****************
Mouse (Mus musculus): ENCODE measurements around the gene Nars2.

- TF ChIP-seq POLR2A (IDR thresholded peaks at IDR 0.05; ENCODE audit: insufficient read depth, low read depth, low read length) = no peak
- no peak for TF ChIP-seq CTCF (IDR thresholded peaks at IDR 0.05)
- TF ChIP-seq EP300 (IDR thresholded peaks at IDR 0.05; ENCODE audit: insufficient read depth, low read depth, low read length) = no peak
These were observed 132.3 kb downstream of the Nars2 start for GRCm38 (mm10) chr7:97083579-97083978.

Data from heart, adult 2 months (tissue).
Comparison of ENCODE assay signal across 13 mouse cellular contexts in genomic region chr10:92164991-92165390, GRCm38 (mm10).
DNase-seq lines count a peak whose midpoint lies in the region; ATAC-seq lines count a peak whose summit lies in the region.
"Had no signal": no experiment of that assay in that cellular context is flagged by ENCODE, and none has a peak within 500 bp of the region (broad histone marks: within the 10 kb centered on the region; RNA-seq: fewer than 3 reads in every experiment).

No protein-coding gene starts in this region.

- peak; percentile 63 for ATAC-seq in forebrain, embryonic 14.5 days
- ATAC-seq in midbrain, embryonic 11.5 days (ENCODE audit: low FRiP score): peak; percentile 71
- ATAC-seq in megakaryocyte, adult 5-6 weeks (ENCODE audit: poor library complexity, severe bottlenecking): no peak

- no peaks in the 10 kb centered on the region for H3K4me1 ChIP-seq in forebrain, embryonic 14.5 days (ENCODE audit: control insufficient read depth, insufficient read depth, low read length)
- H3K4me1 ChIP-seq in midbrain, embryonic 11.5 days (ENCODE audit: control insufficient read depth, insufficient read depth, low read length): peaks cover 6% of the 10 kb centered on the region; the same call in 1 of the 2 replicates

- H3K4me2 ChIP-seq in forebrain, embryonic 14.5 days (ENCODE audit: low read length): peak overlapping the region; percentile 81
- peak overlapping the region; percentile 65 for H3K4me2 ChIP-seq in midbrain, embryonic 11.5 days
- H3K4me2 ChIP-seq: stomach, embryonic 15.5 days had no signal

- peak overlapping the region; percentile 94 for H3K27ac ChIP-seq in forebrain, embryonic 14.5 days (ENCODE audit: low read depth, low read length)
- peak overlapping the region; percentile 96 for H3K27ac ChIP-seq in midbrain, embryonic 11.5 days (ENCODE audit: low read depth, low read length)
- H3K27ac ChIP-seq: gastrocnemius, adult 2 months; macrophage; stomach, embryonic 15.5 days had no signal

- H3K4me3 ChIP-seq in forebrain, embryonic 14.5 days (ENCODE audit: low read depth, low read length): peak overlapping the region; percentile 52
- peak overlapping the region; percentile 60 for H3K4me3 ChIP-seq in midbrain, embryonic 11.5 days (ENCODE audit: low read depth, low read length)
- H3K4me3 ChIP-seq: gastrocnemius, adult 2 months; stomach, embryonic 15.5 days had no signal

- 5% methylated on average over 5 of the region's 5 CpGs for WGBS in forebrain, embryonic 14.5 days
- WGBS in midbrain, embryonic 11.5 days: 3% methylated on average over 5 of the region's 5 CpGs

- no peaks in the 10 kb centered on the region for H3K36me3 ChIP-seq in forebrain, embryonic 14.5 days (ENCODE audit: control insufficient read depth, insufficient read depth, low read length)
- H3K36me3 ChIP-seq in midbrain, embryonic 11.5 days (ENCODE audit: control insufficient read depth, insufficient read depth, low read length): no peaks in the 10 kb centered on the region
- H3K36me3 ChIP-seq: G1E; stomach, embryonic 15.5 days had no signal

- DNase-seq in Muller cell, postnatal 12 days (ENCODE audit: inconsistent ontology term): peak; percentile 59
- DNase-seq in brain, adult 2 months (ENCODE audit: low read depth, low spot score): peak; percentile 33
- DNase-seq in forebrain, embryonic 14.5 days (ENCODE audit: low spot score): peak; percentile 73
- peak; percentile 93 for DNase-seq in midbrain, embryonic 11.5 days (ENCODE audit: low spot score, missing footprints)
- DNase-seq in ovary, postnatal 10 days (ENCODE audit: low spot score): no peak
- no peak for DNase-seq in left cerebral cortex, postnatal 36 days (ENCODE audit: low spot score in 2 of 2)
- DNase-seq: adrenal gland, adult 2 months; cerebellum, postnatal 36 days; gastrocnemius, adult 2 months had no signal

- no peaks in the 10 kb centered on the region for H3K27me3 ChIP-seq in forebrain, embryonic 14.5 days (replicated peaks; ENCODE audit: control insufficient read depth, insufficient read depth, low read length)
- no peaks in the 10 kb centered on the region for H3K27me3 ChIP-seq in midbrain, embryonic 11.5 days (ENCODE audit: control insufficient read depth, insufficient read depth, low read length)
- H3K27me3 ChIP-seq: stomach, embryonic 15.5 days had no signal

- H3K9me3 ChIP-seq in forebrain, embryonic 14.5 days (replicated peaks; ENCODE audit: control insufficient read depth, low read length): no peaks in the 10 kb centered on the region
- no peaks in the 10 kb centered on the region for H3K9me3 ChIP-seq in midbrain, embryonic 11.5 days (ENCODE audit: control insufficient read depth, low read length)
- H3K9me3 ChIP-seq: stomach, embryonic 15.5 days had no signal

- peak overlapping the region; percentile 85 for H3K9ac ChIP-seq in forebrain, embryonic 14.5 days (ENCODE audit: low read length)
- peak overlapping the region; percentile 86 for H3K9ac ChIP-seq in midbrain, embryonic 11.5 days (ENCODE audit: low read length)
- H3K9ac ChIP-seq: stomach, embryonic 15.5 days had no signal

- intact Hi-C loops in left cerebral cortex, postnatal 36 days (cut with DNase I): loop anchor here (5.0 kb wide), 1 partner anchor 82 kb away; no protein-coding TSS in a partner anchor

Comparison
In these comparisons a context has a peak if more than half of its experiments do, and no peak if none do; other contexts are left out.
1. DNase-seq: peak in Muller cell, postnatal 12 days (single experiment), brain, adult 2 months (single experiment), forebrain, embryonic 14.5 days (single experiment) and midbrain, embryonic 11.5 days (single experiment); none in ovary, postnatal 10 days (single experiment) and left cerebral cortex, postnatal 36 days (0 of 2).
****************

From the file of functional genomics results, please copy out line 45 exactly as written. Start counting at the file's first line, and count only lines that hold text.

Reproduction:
- H3K9ac ChIP-seq: stomach, embryonic 15.5 days had no signal